Turbulent, changing weather is bringing a mix of conditions across the Inland Northwest from high winds to heavy mountain snow.
Lower mountain slopes are vulnerable to small stream flooding as the change to a subtropical flow of air is threatening to unleash the snow pack below 3,500 feet in elevation. It is bringing temperatures in the middle to upper 40s across lower elevations today and Wednesday.
Snoqualmie Pass on Interstate 90 has been closed off and on throughout today, initially for avalanche control in the eastbound lanes, but later for all lanes.
With temperatures warming at middle elevations, lower-elevation passes should be negotiable in coming days.
At lower elevations, highways should be free of snow and ice during the Thanksgiving travel period. Periods of rain are expected in the Spokane and Coeur d’Alene areas through Thursday with drier conditions on Friday through Saturday night. More rain is in the forecast mainly for Sunday night.
Today’s high in Spokane reached the upper 40s as a warm front made its presence known east of the Cascades under a strong southwesterly flow off the Pacific Ocean.
Even more rain and high mountain snow are expected through Wednesday. Snow levels are rising above 5,000 feet.
Several school districts in Northeast Washington cancelled classes today because of treacherous driving conditions.
Spokane had about a third of an inch of rain overnight. Locations in mountain areas of Northeast Washington and North Idaho had higher amounts of precipitation. To the north, snow has changed to rain at lower elevations.
Tonight’s forecast calls for a tenth to a quarter inch of additional rain in Spokane. Accumulations will continue tonight and on Wednesday before the storm begins to ease on Wednesday night and Thanksgiving.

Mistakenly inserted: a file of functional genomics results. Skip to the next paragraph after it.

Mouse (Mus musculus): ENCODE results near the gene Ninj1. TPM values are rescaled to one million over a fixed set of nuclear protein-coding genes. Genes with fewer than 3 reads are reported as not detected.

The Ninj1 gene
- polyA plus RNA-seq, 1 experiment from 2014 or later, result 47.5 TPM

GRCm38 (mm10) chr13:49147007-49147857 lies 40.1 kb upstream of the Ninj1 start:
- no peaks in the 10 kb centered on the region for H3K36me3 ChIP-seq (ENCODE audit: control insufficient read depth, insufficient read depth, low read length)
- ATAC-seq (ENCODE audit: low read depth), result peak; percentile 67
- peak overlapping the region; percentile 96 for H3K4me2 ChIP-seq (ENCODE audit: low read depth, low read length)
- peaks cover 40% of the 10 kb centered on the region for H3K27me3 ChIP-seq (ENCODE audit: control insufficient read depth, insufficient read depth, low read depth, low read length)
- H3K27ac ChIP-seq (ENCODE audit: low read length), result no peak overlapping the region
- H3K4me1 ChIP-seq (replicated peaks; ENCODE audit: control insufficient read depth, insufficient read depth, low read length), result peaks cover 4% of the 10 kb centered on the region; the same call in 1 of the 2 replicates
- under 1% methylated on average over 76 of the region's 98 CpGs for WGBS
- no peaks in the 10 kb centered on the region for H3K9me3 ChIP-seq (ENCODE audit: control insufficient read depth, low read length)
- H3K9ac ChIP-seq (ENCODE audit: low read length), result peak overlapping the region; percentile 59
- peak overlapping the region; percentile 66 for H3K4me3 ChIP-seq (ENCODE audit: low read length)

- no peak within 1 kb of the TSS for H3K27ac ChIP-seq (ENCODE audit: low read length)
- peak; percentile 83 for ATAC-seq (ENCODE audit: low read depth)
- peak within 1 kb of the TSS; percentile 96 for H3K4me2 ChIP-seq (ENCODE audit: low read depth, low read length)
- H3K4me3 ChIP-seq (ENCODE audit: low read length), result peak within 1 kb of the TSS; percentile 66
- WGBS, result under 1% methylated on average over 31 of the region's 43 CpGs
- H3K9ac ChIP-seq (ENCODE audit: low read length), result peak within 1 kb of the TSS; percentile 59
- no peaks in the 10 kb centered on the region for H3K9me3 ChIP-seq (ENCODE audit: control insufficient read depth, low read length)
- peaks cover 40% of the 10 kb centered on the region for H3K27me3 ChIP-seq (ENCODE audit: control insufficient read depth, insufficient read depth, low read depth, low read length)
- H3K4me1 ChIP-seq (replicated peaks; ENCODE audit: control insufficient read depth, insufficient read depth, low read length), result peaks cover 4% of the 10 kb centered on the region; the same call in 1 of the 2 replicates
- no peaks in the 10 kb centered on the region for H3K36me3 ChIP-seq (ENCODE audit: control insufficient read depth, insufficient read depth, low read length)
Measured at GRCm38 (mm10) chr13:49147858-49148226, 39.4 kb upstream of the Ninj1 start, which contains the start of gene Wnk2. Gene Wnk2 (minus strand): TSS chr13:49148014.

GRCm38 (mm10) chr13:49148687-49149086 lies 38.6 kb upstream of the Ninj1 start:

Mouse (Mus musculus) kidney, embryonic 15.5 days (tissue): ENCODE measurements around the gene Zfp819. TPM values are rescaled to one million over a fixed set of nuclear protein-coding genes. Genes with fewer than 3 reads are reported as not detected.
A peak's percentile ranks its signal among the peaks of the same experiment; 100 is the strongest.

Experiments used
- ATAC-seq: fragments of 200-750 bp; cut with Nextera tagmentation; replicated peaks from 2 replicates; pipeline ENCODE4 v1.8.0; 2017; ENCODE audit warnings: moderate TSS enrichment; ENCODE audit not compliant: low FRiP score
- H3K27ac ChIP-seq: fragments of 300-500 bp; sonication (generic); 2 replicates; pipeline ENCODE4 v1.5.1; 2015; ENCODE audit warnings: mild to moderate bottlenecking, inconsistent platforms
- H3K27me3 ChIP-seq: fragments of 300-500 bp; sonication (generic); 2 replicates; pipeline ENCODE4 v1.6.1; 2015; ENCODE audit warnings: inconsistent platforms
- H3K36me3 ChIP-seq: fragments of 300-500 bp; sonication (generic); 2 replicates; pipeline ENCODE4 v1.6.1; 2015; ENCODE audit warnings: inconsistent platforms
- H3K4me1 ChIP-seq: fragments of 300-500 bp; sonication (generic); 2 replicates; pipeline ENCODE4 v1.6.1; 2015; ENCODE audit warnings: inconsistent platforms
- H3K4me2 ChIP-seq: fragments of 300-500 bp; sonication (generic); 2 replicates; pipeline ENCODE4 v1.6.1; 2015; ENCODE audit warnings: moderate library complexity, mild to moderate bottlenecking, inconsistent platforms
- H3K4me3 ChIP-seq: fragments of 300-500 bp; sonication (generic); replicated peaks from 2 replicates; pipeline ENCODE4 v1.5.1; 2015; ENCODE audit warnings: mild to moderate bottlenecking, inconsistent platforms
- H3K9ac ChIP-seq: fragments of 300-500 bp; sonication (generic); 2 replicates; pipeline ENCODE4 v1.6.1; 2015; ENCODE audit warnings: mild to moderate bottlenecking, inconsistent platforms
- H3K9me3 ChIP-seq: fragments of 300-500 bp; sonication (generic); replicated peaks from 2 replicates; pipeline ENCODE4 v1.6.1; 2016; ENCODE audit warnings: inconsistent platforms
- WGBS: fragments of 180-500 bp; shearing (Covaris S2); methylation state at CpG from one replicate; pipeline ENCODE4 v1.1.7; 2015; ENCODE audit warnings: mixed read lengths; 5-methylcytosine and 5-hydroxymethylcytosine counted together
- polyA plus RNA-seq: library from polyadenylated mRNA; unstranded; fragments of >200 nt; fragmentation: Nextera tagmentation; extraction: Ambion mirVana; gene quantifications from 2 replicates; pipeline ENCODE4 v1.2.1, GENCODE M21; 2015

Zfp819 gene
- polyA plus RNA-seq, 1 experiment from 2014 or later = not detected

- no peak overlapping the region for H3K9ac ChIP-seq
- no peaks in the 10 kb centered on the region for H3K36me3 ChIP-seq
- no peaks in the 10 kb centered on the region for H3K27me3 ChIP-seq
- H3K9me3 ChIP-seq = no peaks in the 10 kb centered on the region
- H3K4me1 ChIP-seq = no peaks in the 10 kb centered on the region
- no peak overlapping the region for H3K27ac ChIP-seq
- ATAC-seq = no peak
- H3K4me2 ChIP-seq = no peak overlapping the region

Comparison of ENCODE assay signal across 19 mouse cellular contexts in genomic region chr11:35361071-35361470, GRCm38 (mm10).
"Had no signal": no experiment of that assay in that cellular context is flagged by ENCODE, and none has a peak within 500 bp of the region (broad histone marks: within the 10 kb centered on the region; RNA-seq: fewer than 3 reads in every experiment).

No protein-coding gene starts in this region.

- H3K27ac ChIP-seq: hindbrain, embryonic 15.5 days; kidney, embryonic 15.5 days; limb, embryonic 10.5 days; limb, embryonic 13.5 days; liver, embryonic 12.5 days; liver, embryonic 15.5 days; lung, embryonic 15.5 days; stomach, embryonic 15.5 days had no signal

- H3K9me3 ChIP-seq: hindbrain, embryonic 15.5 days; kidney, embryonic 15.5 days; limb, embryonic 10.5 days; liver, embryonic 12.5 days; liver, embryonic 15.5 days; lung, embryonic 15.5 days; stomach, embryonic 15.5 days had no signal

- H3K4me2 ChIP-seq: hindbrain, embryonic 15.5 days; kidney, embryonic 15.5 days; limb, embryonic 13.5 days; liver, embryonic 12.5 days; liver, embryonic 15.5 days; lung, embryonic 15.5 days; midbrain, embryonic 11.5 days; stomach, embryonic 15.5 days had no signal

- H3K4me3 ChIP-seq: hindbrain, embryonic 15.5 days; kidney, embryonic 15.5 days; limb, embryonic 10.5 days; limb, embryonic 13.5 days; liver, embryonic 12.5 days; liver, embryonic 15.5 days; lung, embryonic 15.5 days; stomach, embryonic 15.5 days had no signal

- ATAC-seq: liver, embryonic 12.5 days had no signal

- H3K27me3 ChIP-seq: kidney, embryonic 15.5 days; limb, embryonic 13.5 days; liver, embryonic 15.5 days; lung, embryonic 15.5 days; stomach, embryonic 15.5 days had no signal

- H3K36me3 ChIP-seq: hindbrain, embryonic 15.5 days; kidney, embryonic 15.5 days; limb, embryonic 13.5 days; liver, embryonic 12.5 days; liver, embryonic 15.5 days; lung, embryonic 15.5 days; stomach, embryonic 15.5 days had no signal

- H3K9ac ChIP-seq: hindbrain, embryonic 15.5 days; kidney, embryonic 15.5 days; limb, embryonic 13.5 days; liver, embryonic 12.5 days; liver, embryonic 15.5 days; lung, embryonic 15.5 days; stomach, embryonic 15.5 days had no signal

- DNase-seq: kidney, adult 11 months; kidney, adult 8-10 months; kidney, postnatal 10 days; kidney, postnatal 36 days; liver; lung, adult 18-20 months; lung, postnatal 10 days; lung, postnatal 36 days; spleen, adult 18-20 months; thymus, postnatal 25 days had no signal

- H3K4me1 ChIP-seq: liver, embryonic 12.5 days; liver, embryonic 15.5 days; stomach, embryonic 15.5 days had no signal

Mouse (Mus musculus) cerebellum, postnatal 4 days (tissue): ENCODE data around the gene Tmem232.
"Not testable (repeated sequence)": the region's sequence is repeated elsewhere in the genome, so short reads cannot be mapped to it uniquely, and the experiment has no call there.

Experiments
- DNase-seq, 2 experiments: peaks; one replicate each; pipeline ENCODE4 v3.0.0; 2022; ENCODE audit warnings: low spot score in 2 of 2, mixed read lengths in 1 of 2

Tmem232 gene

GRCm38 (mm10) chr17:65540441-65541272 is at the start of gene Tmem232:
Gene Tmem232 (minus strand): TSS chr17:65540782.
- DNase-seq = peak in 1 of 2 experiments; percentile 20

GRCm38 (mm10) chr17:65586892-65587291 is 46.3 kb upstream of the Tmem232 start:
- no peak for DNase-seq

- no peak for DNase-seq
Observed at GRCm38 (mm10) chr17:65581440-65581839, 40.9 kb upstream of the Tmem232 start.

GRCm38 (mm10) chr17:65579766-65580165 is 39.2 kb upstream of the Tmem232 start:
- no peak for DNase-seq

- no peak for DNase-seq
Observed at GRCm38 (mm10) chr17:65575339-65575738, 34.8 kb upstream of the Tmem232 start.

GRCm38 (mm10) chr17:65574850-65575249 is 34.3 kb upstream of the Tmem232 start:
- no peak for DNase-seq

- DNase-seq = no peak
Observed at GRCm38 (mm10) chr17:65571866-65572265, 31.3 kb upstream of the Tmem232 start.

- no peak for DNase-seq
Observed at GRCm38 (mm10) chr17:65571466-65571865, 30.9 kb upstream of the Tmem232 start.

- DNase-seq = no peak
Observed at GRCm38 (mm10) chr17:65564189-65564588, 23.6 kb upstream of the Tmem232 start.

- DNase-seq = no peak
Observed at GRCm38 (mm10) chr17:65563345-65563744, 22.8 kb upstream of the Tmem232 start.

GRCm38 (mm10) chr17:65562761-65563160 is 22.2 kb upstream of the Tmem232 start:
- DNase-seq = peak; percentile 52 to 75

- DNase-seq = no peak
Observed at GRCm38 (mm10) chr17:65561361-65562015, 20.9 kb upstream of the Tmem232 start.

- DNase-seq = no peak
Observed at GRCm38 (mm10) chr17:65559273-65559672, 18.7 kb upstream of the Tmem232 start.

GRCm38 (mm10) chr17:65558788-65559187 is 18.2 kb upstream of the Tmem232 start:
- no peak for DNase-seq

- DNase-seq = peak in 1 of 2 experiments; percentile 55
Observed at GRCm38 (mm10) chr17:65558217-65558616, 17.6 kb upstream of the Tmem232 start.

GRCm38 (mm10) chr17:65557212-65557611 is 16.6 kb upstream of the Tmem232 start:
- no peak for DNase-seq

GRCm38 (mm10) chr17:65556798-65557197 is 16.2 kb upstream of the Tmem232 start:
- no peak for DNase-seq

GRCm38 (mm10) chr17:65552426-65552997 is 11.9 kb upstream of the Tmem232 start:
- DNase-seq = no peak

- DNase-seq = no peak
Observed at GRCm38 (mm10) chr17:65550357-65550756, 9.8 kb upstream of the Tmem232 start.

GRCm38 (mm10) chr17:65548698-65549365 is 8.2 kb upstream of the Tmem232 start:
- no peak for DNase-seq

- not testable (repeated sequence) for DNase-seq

Winds in Spokane have been gusting to 33 mph at Spokane International Airport this afternoon.
A wind advisory remains in effect for the Spokane area, Coeur d’Alene, Columbia Basin and Palouse region through Wednesday morning.
An avalanche warning was posted for the eastern slopes of the Cascades north of Mission Ridge near Wenatchee.
The severe weather is being carried by a strong Pacific storm that reaches southwest into subtropical water, and is carrying a succession of waves of precipitation. The parent low over the northeast shore of the Gulf of Alaska is drawing up the mild air laden with moisture.
The mild flow should continue into the weekend, although the heavy precipitation will move to the west and leave the Inland Northwest under a drying trend on Thursday through Saturday.
The southwest flow splits apart late Saturday, causing the northern segment to push a cold front toward the region, ending the subtropical onslaught across the broader region.
Some parts of the Cascades could see up to 3 additional inches of precipitation. Mountains in the Inland Northwest could see 1 to 1.5 inches over the coming day and a half.
Forecasters said the snow pack should absorb the rain at elevations from 3,500 and higher, meaning ski areas are not likely to lose their base snowpacks, an important component to keeping open this time of year.